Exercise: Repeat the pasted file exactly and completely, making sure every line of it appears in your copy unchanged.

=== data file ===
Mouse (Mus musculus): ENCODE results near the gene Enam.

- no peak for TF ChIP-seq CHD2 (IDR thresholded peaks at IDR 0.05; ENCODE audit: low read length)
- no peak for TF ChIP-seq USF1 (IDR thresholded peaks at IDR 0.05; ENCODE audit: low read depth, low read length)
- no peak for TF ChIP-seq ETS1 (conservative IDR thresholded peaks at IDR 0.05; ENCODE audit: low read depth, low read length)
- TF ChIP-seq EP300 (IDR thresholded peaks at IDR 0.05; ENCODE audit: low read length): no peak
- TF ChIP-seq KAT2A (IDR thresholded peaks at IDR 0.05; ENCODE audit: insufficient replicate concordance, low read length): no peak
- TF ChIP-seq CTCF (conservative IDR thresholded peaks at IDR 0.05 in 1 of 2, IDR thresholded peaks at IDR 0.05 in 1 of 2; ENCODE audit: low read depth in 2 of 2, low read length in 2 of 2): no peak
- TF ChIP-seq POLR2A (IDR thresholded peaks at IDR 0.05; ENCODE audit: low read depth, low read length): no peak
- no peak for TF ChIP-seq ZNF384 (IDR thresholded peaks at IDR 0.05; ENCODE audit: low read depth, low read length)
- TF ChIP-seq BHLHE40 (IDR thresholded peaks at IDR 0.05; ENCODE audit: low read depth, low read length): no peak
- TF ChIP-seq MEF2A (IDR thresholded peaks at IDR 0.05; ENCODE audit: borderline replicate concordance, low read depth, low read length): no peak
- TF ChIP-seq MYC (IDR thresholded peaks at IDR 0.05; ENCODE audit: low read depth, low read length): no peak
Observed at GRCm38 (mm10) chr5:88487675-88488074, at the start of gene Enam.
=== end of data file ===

Mouse (Mus musculus): ENCODE results near the gene Enam.

- no peak for TF ChIP-seq CHD2 (IDR thresholded peaks at IDR 0.05; ENCODE audit: low read length)
- no peak for TF ChIP-seq USF1 (IDR thresholded peaks at IDR 0.05; ENCODE audit: low read depth, low read length)
- no peak for TF ChIP-seq ETS1 (conservative IDR thresholded peaks at IDR 0.05; ENCODE audit: low read depth, low read length)
- TF ChIP-seq EP300 (IDR thresholded peaks at IDR 0.05; ENCODE audit: low read length): no peak
- TF ChIP-seq KAT2A (IDR thresholded peaks at IDR 0.05; ENCODE audit: insufficient replicate concordance, low read length): no peak
- TF ChIP-seq CTCF (conservative IDR thresholded peaks at IDR 0.05 in 1 of 2, IDR thresholded peaks at IDR 0.05 in 1 of 2; ENCODE audit: low read depth in 2 of 2, low read length in 2 of 2): no peak
- TF ChIP-seq POLR2A (IDR thresholded peaks at IDR 0.05; ENCODE audit: low read depth, low read length): no peak
- no peak for TF ChIP-seq ZNF384 (IDR thresholded peaks at IDR 0.05; ENCODE audit: low read depth, low read length)
- TF ChIP-seq BHLHE40 (IDR thresholded peaks at IDR 0.05; ENCODE audit: low read depth, low read length): no peak
- TF ChIP-seq MEF2A (IDR thresholded peaks at IDR 0.05; ENCODE audit: borderline replicate concordance, low read depth, low read length): no peak
- TF ChIP-seq MYC (IDR thresholded peaks at IDR 0.05; ENCODE audit: low read depth, low read length): no peak
Observed at GRCm38 (mm10) chr5:88487675-88488074, at the start of gene Enam.